By Kaleigh Bush
Florida gives rise to a fairly ubiquitous vision: flat sandy beaches mopped by the broken waves of the Atlantic; highway medians adorned with strips of sweeping palm trees; and toe headed, heat intoxicated sunbabies riding their ocean Cadillacs to shore dressed to the nines in sunburns and wetsuits. The vision does not yield mountainous terrain. Nor does casting this landscape likely fortify the climber’s penchant for brisk arid climate and good friction. I’ll also go ahead and assume that the last thing you’d reasonably anticipate from the balmy swamps of Florida is the emergence of a laudable rock climbing community fit to foster the kind of dude whose dexterity on a rock face can hold a candle to that of the most championed climbers on an international scale. But chances are if you’ve visited just about any crag or boulder field in the US and maybe even worldwide, you’ve probably met a handful of Florida climbers. There’s even a good chance they were kind of strong. Maybe not the prized heifer at the county fair, but, arguably, we’ve generated a couple of those as well.
The impossibility of local Florida climbing aside, climbing is habit-forming regardless of where the skill is honed be it outside or indoors. But the general consensus among climbing enthusiasts is that the chief purpose of the climbing gym is its utility as a training implement; the concept is appealing in that it lends climbers a facility for training when the option of climbing outside isn’t available due to adverse weather, being too hard-pressed for time by school or work to spend a day at the crag, or whatever. But I’ve climbed outdoors and indoors enough to realize that the rigid dichotomy between the two environments is as apparent as the contrast between the fibers of plastic and of stone. In the face of this realization, reconciling with the fact that I have to drive for at least seven hours to get my hands on some quality sandstone or granite is quite the cross to bear. Consequently, us Florida climbers who are passionate about what we do are left feeling like salt water fish in a fresh water aquarium when we’re giving it the ol’ college try with nothing at our fingertips but a decent training tool. And when we do get to rock climb, our callouses are sturdy as brick houses but quick weekend climbing trips are too fleeting for our tender fingertips to restore any previous durability. So more than a few good burns on an ultra-crimpy problem and our tips are left pink, shriveled, and nearly deprived of sensation. I won’t even get into the dilemma, regardless of how substantial it may or may not actually be, of how indoor grades stack up against outdoor grades as a system for measuring progress. Is it precise to call yourself a V4 climber if you’re a solid V6 plastic climber but have only topped out V2 outside? Or are indoor grades entirely null and void since indoor climbing is barely even comparable to rock climbing? The debate is probably as contrived as the concept of climbing grades to begin with.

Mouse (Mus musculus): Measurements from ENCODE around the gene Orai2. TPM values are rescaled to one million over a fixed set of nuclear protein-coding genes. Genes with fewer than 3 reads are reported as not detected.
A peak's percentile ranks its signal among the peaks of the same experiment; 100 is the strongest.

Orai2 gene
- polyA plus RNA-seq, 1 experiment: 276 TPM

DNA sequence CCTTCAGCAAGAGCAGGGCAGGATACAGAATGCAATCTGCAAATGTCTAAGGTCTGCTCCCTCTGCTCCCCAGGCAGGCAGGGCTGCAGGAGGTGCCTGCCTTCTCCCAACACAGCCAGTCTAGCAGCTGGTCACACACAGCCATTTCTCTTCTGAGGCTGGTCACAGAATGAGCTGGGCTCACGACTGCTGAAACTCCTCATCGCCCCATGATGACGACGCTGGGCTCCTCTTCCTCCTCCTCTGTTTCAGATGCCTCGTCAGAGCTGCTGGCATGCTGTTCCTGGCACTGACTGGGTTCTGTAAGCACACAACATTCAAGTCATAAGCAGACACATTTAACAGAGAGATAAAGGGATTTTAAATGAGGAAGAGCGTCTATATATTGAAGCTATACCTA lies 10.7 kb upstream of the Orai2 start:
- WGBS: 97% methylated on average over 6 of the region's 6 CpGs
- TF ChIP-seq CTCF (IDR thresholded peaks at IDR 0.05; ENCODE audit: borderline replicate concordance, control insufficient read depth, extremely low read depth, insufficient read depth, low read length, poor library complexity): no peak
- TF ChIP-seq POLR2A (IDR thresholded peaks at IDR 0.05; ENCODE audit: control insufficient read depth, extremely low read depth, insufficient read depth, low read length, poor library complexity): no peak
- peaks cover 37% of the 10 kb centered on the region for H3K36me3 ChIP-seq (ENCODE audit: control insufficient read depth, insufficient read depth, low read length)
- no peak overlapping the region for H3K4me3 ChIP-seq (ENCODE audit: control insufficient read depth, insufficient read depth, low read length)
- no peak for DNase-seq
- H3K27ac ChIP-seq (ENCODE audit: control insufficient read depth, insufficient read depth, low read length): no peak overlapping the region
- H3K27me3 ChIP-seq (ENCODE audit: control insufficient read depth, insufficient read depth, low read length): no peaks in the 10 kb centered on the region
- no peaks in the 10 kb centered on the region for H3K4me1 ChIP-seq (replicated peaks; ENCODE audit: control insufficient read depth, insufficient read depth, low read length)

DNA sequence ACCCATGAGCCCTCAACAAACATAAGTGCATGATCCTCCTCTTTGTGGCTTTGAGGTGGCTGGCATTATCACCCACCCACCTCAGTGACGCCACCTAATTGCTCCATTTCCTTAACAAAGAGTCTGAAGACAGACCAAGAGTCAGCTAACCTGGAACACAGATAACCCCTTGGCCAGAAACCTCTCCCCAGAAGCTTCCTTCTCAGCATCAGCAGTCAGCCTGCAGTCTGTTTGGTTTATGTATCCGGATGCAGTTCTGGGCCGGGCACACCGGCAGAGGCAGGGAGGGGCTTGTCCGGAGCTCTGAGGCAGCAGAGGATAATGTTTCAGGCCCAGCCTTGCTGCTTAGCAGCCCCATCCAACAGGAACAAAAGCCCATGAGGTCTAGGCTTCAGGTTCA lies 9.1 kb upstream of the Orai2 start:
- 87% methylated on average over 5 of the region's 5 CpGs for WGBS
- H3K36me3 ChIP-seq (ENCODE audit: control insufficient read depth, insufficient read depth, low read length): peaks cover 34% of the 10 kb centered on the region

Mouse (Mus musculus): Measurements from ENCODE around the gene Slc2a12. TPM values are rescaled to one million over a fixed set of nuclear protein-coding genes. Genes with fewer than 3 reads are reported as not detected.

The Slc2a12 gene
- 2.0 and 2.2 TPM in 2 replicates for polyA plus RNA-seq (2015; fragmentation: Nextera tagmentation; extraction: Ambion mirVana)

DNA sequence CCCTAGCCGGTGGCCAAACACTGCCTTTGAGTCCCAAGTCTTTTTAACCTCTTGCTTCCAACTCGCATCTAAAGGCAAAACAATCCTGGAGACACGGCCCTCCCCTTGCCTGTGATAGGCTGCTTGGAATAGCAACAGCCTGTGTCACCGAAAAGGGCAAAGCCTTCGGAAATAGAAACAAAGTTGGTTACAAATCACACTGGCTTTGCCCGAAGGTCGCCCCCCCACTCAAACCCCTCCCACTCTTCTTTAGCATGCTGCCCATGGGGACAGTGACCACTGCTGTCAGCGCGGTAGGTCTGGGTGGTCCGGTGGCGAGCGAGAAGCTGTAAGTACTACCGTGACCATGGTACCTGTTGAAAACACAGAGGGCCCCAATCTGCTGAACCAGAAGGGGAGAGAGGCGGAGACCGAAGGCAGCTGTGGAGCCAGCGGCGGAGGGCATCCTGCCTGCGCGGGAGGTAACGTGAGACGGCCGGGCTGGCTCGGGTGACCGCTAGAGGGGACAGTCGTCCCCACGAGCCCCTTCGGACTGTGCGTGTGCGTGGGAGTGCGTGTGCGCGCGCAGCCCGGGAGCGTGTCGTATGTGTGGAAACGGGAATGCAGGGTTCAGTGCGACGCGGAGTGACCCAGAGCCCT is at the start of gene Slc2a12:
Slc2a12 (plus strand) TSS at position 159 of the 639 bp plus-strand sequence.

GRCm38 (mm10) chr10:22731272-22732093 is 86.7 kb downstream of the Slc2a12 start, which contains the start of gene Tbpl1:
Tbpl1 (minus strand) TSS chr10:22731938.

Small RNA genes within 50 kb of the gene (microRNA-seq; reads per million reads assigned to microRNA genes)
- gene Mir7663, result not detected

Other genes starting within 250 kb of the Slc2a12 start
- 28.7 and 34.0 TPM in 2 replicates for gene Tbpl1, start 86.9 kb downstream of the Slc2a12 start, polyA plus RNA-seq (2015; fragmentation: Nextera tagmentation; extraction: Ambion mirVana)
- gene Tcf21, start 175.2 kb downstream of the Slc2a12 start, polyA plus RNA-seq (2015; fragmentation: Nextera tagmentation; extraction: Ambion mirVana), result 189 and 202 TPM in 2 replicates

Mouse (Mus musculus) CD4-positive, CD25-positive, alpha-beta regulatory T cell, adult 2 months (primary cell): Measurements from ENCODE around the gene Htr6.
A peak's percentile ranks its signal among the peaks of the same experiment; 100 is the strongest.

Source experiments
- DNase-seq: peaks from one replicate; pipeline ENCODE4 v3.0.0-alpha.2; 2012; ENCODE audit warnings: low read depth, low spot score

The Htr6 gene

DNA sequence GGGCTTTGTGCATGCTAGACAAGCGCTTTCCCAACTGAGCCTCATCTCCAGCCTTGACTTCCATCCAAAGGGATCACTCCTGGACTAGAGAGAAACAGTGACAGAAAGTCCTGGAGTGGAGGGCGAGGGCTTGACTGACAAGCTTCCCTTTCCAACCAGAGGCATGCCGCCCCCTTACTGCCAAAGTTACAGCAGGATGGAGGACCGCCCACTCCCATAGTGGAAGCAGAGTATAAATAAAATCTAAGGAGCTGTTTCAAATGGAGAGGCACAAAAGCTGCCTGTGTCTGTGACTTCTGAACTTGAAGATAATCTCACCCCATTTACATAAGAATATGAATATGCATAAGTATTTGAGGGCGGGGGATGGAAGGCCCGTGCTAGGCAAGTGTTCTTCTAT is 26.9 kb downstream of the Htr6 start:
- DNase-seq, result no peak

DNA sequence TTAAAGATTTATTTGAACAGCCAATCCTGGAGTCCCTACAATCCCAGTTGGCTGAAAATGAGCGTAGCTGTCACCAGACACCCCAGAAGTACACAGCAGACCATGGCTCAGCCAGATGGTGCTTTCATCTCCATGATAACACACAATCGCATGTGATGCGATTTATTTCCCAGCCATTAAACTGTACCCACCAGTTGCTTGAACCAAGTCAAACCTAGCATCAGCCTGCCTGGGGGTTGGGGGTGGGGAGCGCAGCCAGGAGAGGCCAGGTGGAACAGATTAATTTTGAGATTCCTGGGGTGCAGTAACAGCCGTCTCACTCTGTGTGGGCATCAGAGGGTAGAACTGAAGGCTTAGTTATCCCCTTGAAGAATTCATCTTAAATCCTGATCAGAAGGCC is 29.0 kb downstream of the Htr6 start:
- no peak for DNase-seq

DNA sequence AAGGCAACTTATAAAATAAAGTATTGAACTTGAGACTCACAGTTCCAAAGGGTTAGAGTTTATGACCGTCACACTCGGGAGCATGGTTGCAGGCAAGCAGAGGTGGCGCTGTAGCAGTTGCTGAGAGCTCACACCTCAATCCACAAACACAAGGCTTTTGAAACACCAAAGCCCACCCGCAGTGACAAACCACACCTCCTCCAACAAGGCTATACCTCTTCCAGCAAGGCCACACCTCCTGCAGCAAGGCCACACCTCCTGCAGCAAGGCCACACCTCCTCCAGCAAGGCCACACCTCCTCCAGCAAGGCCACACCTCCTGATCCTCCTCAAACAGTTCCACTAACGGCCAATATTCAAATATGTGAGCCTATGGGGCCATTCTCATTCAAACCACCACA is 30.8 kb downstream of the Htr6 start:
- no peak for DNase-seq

So, there are rock climbers in Florida. There are definitely surfers in Colorado. We’re undoubtedly among the unorthodox and would probably rather be somewhere else more conducive to our respective lifestyles, but we all get by finding a way to do what we love. And we love climbing as much as the next guy. I would also argue that being a Florida climber and having friends locally who are pivotal in the greater climbing community fosters a unique brand of pride that emanates from all of us who know what it’s like to have to set aside entire weekends for climbing in order to rock climb at all. Most of us either put climbing on the back burner when real life kicks in at the onset of real adulthood, or we move out of Florida and build our lives around climbing as a priority. Regardless, one day I will move out of Florida and build my life around climbing as a priority, which speaks volumes about the powers of passion. And my parents’ ceaseless wonder about where the hell they went wrong.